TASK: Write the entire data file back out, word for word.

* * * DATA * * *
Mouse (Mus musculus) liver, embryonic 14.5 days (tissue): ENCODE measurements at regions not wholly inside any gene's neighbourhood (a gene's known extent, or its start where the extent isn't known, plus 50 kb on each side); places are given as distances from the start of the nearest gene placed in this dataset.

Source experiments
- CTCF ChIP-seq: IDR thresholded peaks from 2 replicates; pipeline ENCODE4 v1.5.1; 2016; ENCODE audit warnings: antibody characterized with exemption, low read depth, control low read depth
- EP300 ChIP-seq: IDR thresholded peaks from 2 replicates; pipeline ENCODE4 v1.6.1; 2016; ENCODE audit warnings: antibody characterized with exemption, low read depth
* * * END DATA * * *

Mouse (Mus musculus) liver, embryonic 14.5 days (tissue): ENCODE measurements at regions not wholly inside any gene's neighbourhood (a gene's known extent, or its start where the extent isn't known, plus 50 kb on each side); places are given as distances from the start of the nearest gene placed in this dataset.

Source experiments
- CTCF ChIP-seq: IDR thresholded peaks from 2 replicates; pipeline ENCODE4 v1.5.1; 2016; ENCODE audit warnings: antibody characterized with exemption, low read depth, control low read depth
- EP300 ChIP-seq: IDR thresholded peaks from 2 replicates; pipeline ENCODE4 v1.6.1; 2016; ENCODE audit warnings: antibody characterized with exemption, low read depth